Property fraud: fake ID scams on the rise

Property fraud comes in many forms and is a growing trend which is so prolific in the East Midlands this year that it prompted the regional fraud team to issue a specific warning about fraudsters using fake ID to get mortgage-free properties transferred into their names.

The scammers use fake ID, such as a passport or driving licence or change their name to the true owner’s name through deed poll to obtain genuine identification documents, to remortgage the targeted properties or sell them onto unsuspecting third parties and pocket the proceeds.

Edward Sharpe (Partner and Head of Residential Property), explains how such property scams work and outlines what can be done to fend off the fraudsters.

According to The Law Society and HM Land Registry, property owners most at risk of falling foul of such fraud include:

  • sole and long-established owners (especially of unmortgaged properties);
  • couples who have split up acrimoniously;
  • absent landlords or those who live overseas;
  • people living in a care home or hospital; and
  • deceased property owners.

Where such fraud is committed and the fraudster has fled with the proceeds of the crime, the law generally tries to protect the genuine owner of a property and it will often be property experts, such as lawyers or estate agents (and ultimately their insurers), who may have failed to properly check the ID of the fraudster, who end up bearing the cost of the scam.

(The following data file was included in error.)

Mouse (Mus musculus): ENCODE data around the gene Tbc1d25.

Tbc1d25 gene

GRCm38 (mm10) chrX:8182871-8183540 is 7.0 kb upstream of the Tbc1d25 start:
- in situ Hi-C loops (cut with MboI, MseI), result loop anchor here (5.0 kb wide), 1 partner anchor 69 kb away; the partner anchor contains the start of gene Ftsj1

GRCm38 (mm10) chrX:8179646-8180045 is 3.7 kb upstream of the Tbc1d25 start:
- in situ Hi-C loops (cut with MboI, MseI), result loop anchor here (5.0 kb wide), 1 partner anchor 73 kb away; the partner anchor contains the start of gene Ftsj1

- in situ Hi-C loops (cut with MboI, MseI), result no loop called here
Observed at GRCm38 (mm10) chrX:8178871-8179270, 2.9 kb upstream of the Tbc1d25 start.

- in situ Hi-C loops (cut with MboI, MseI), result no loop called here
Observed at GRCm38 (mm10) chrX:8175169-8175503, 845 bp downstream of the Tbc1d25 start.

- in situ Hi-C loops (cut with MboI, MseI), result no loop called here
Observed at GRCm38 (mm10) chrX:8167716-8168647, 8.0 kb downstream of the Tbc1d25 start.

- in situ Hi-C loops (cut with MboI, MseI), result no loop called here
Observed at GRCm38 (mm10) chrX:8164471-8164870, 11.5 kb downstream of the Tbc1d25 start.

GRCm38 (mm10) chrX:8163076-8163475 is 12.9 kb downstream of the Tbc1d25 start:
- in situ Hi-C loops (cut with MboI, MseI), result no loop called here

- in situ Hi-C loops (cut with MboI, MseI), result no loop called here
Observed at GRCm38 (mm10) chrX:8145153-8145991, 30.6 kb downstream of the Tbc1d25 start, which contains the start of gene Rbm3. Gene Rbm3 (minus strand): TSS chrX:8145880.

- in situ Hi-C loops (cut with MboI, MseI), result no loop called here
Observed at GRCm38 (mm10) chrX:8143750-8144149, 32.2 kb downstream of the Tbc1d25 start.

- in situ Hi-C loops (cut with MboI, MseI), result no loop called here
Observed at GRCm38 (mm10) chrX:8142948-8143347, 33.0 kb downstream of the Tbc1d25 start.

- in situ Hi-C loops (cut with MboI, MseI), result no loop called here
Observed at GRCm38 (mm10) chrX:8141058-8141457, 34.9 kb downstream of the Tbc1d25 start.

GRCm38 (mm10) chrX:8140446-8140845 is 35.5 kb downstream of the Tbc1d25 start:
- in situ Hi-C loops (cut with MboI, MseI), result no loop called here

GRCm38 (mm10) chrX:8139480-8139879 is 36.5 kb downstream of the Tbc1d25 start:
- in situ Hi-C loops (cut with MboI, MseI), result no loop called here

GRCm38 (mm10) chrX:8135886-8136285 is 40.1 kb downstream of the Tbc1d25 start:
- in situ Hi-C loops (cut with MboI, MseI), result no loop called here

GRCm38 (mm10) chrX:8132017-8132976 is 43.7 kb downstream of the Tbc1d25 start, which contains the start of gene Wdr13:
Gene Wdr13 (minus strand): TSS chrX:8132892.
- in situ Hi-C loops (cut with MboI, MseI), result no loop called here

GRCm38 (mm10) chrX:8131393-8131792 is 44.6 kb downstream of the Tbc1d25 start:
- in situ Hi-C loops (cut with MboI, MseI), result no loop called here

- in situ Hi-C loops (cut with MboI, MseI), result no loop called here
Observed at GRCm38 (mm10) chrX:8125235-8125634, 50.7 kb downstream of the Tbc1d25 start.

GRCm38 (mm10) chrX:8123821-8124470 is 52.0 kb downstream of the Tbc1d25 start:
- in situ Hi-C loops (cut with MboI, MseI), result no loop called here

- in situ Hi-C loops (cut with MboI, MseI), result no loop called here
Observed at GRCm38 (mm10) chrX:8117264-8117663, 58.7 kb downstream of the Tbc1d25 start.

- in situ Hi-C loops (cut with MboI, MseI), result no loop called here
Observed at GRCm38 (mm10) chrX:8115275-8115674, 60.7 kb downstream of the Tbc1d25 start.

Following the recent Court of Appeal ruling in Dreamvar (UK) Ltd v Mishcon de Reya and others, property professionals must be far more diligent about the checks they undertake to satisfy themselves as to the identity of sellers and be able to demonstrate the steps undertaken to do this.

There are a number of ways those working in the property industry can thwart this type of fraudster, such as by:

  • ensuring clients’ properties are registered with HM Land Registry and all the information registered is kept up to date;
  • encouraging clients to sign up to the Land Registry’s free property alert service, which monitors up to 10 properties and notifies property owners if a search or an application is lodged against a protected registered property;
  • digesting the latest government guidance on examining identification documents, which provides advice on detecting basic forgeries in identity documents;
  • advising homeowners who feel they may be at risk to apply for a restriction to be entered on a property. This would prevent activity, such as a transfer of a mortgage, unless a solicitor or conveyancer certifies that the application was made by the owner; and
  • attending a fraud awareness course to help identify how such frauds work and when fraud is being committed.

If you suspect a property you are dealing with may have been targeted by fraudsters, call the HM Land Registry’s property fraud line on 0300 0067 030 or email reportafraud@landregistry.gov.uk. Alternatively you can contact Action Fraud on 0300 123 2040.Homeowners,

For further information, please contact Edward in the property team on 01522 542211 or email. Sills & Betteridge has offices in Lincoln, Nottingham, South Yorkshire and Northampton. This article is for general information only and does not constitute legal or professional advice. Please note that the law may have changed since this article was published.

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